Climate Change, Swales, and a future for farming

Equinox upon us, the balance of the season, and we have just launched an Indiegogo campaign for our core funding. We need to put some money into our truck, to maintain ongoing paperwork, and continue leading events and workshops and pioneer more and more solid Right Livelihood, as the Buddha called it, Finding the Sweet Spot as Dave Pollard calls it in his book on the subject. We must find the mid point between three variables that include passion, skill and what people need.

Cascadia North Permaculture Co-op Core Funding:

https://igg.me/at/cascadiafarm  Our Indiegogo campaign shortlink

Building soil is an ongoing process, and a wonderful one which yields fruit and nut, seeds and greens, and is served by farm animals’ manure, seaweed, biochar to name a few great things you could add. Could we have a small herd of nomadic goats on Vancouver Rooftops and lawns that replace loud and polluting mowers, when the grazers have always done this job, leaving gifts of natural fertilizer in their wake? In fact I think i heard there’s actually one now?! Joel Salatin has an amazing book called Folks This Ain’t Normal in which he describes his experiences farming with animals, grazing them in different areas of land and moving them around to get the goodness they want out of the soil and leave what they don’t need behind.

Another real boon of Permaculture farming is on swales, along contour, planting tree systems, using keyline dams, and succession. If we could farm Canada, we could mulch-in the hardy edibles, the fuel crops, and the tender food crops. Massive greenhouse domes could allow us to produce tropical fruit and warm our houses as done at the Rocky Mountain Institute in Boulder Colorado. Other tried and true ways which have persisted through the ages and the cultures, such as the Yeomans Plough, and endless variations of small earth systems, are there for the learning and the creating with.  It is happening around the world, this funny word Permaculture. I like it more and more. I think it means we like ourselves.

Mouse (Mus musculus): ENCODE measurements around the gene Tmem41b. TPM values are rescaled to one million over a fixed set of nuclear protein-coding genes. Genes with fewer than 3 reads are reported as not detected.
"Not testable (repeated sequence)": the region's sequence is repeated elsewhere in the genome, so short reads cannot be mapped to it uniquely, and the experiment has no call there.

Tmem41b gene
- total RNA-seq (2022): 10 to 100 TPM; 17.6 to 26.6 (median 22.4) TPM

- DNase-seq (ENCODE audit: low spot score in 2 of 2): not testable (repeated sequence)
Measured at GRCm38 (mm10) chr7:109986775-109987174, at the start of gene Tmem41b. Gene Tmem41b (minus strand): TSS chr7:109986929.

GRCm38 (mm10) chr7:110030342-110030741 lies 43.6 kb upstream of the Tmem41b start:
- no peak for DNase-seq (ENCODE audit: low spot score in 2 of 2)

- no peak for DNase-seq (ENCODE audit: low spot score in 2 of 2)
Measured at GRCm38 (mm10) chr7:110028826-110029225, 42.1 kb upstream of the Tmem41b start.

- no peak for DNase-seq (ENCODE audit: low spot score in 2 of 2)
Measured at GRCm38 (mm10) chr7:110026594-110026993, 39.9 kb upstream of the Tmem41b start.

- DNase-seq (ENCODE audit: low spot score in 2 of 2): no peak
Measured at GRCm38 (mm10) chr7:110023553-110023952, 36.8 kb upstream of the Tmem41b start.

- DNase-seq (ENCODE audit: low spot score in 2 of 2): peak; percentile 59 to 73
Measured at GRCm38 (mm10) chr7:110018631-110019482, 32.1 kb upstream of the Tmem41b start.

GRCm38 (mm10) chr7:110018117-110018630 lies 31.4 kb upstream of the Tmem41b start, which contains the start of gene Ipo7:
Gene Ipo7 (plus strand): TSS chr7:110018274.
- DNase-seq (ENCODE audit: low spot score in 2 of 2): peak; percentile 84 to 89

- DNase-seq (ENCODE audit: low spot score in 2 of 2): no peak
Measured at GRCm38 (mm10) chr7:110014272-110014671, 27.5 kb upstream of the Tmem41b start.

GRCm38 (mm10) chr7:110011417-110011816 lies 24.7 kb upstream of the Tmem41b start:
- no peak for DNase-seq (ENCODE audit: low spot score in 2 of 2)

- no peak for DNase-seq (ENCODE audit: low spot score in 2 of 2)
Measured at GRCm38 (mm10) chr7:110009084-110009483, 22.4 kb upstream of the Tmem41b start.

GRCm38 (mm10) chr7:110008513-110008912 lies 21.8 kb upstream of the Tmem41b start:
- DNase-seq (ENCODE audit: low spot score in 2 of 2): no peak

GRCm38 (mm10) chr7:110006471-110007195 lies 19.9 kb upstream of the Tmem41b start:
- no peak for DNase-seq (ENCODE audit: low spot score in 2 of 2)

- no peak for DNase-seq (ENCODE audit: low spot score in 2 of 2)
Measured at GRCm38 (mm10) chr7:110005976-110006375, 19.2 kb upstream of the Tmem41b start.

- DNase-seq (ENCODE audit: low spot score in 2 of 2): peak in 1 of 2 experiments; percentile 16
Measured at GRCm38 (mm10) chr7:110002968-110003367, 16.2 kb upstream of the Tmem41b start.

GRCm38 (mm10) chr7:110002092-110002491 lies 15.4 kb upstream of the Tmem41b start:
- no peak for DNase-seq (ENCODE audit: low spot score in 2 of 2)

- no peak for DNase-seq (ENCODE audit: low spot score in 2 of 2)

There are a few new cob ovens on the way, but sadly, ours was replaced by a lovely set of composters. There were challenges and tenants changing hands, and a cob oven takes a community to run it, and a couple of brave souls to light it and remain near for some hours possibly while holding a pizza funraiser. The location wasn’t where it was meant to be from the beginning so with any luck we will be able to build another one in Hastings North with the Hastings Sunrise Community Food Network, HSCFN.

The people are suffering right now. Some people don’t seem to realize that Earth is worth saving, and that all people are redeemable, in a good way, can regenerate, most especially if he or she is willing to go through healing and wellness, with the support of friends, family and community. We are collectively living through truth and reconciliation here on unceded Coast Salish Land and Waters, a process of regenerating culture, and people, to find some resolve and better ways of life. So we have new tools in our toolbelt, tools to use to talk about how we are feeling and what we are needing. The word hangry has just been released for someone who is mad because they are hungry.  We now have non-violent communication, or Compassionate Communication, thanks to Marshall Rosenburg, a language of observations, feelings needs and requests, so we can speak for ourselves, for inspiration, and come and work together for a greater good.

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